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Vienna terror attack: Police begin probe

Vienna terror attack: Police begin probe
After a shooting armed police officers patrol on a street at the scene in Vienna, Austria, Tuesday.
VIENNA, NOV 4 (AGENCIES) | Publish Date: 11/4/2020 1:03:04 PM IST

Life in Vienna returned to something like normal Wednesday as Austrian authorities investigated whether a 20-year-old man who fatally shot four people in an attack claimed by the Islamic State group had any accomplices.

Officials say the suspect, identified as 20-year-old Kujtim Fejzulai, had a previous conviction for trying to join the Islamic State group in Syria and had been released in December. He wounded more than 20 people in nine minutes before he was killed by police on Monday night.

Much of the capital remained shut down well into Tuesday, with authorities saying only in the afternoon that they hadn’t yet found any evidence of a second assailant. Schools reopened on Wednesday.

“Today everything seems to be back to normal, but of course the mood is a quite gloomy, as you can understand after such an incident,” Vienna resident Roman Schulz, 21, said.

“But I think we must stick together in Vienna. We must not let our joy of life be taken away from us.”

Two men and two women died from their injuries after the attacker, who was armed with a fake explosive vest, an automatic rifle, a handgun and a machete, opened fire at people sitting in crowded bars and cafes hours before the establishments were closed under new coronavirus restrictions.

Authorities didn’t immediately give any new information Wednesday on the investigation. Interior Minister Karl Nehammer said Tuesday that 14 people associated with Fejzulai had been detained in Austria and were being questioned.

Police in the Swiss city of Winterthur said Tuesday two men were arrested there. Swiss daily St. Galler Tagblatt reported that Swiss Justice Minister Karin Keller-Sutter described them as “colleagues” of the attacker.

In Slovakia, police responded to reports that the suspect had traveled there in July to buy ammunition. They said on Facebook that they received information during the summer about “suspected persons from Austria” trying to buy ammunition.

“They failed to make the purchase,” the Slovakian police statement said, without elaborating. “We immediately sent the information to our Austrian colleagues.”

The Islamic State group claimed credit for the Vienna attack. The claim of responsibility was published through the militant group’s media arm, Aamaq.

It didn’t elaborate on the attacker’s ties to IS and had similar wording to past, opportunistic claims by the group. 

Questions mount over tracking gunman
Questions were mounting in Austria on Wednesday about how a convicted Islamic State sympathiser was able to carry out the deadly gun rampage in the heart of the capital Vienna.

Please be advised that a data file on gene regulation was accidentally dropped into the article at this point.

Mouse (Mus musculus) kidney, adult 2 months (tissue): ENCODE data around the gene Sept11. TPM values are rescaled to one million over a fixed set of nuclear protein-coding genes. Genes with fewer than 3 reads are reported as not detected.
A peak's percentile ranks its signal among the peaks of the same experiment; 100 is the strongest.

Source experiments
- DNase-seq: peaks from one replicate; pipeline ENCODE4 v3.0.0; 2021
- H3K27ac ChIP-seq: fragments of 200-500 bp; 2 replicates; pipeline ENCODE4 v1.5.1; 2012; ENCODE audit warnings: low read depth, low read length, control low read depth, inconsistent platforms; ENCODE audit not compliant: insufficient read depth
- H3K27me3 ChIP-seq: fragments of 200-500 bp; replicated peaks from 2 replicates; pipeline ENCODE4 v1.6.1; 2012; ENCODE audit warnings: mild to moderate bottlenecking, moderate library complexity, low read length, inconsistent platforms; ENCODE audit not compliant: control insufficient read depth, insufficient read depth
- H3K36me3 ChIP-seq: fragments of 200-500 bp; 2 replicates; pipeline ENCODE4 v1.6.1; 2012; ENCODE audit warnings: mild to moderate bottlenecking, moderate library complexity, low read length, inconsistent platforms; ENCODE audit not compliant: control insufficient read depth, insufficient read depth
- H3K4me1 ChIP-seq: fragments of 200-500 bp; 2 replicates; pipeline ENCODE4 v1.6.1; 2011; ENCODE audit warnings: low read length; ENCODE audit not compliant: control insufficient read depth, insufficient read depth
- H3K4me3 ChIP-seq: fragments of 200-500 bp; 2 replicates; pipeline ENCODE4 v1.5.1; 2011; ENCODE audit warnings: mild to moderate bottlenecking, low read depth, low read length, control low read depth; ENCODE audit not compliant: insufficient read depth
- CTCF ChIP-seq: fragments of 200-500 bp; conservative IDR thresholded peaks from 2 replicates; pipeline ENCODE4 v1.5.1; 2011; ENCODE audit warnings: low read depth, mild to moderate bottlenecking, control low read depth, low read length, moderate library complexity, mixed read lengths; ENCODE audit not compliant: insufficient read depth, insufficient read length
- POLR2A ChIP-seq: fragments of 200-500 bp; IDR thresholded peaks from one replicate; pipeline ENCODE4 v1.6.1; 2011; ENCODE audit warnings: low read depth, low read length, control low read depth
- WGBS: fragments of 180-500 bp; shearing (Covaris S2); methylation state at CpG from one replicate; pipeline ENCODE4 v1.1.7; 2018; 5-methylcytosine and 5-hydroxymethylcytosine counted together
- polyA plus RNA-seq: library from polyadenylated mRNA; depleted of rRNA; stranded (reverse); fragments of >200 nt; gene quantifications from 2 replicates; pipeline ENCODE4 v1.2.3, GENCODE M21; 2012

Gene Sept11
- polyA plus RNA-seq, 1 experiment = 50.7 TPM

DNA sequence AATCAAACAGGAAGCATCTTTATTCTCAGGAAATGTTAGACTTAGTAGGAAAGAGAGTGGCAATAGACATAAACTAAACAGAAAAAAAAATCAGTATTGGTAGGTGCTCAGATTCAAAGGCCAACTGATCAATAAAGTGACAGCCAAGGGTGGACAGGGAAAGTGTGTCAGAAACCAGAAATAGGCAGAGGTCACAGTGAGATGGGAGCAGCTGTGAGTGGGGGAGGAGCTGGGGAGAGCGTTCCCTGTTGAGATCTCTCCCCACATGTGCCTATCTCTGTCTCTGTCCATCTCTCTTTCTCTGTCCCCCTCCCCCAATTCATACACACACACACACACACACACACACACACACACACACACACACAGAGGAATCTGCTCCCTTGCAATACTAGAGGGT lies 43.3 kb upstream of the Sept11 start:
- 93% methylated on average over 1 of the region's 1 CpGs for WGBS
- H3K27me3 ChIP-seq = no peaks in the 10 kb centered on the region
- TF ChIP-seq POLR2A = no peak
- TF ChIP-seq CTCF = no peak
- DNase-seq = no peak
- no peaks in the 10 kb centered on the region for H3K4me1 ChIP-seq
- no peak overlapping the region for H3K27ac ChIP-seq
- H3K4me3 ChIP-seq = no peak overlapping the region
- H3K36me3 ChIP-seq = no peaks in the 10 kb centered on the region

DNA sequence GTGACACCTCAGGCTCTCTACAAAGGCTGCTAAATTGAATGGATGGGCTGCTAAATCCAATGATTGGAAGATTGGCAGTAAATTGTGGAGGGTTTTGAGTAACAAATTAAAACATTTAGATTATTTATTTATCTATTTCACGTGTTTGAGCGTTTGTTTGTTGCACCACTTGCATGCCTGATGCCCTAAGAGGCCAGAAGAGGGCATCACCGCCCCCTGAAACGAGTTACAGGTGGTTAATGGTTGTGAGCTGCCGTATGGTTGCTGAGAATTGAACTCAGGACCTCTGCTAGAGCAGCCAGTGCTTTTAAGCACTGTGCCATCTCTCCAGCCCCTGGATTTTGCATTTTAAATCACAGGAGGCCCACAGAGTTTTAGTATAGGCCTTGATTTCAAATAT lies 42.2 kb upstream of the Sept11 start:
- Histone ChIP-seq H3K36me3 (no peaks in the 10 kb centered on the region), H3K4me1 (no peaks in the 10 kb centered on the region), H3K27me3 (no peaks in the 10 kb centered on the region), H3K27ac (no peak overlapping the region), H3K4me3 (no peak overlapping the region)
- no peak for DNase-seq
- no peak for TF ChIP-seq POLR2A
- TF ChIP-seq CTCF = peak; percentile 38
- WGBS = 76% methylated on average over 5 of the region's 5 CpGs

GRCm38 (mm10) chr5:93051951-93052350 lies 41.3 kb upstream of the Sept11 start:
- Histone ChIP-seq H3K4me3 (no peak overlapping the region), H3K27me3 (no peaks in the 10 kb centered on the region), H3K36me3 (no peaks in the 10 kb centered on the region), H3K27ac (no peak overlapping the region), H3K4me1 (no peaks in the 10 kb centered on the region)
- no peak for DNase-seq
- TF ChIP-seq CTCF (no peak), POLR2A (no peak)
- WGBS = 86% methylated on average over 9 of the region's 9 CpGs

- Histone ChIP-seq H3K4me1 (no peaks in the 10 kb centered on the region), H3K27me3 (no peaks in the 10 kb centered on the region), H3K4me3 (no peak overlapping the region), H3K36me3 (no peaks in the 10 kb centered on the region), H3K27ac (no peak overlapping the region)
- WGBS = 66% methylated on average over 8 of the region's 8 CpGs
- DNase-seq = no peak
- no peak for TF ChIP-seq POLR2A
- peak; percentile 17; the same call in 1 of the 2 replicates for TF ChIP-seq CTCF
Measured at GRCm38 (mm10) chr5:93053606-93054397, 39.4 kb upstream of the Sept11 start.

Investigators are trying to piece together more information about the gunman’s circle after detaining 14 people in the wake of Monday’s shooting, the first major attack in Austria for decades and the first blamed on a jihadist. 
Austrian Chancellor Sebastian Kurz has described the decision to release Fejzulai -- who was shot dead by police on Monday evening -- as “definitely wrong”.
“If he had not been released then the terror attack would not have been possible,” Kurz told public broadcaster ORF on Tuesday. Austria’s top security chief Franz Ruf told local media that at his last session of a publicly-funded de-radicalisation programme in late October, Fejzulai had condemned the recent jihadist attacks in France.
Interior Minister Karl Nehammer said Tuesday the attacker had successfully “fooled” the programmes in order to achieve his early release. Nehammer said his case had shown up a “fracture” in the system and that raids at Fejzulai’s home after the attack revealed plentiful evidence of his radical views.
He referred to a Facebook post in which Fejzulai posed with the Kalashnikov and the machete he would go on to use in the attack, together with IS slogans.
“Nobody would have thought him capable of something like this,” Nikolaus Rast, the lawyer who represented Fejzulai last year, told AFP on Wednesday. He also raised questions about possible oversights by the de-radicalisation programmes Fejzulai had attended. “Without wanting to put the blame on someone, if they are the experts, why didn’t they notice anything?” Rast said.
“They must have had the most -- and the last -- contact with him.”
Police are now working on the assumption that Fejzulai was the sole gunman, after the authorities initially feared in the aftermath of the attack that more than one assailant could be at large. 
They have carried out 18 raids and made 14 arrests over the killings, and Ruf said it was possible some of those currently being questioned by police could be accomplices.
The investigation is spanning several countries, with Switzerland making two arrests and Macedonia, where Fejzulai has family roots, cooperating with the Austrian authorities.
Kurz on Tuesday called for an EU response to “political Islam”, saying the ideology was “dangerous” for European freedoms and values.
His office said Wednesday he had been in touch with French President Emmanuel Macron to discuss joint initiatives in the fight against terrorism.
The recent re-publication of cartoons of the Prophet Mohammed in France has caused new tensions worldwide, sparking protests in some Muslim-majority countries and calls from several terror groups for their followers to take revenge. 
 

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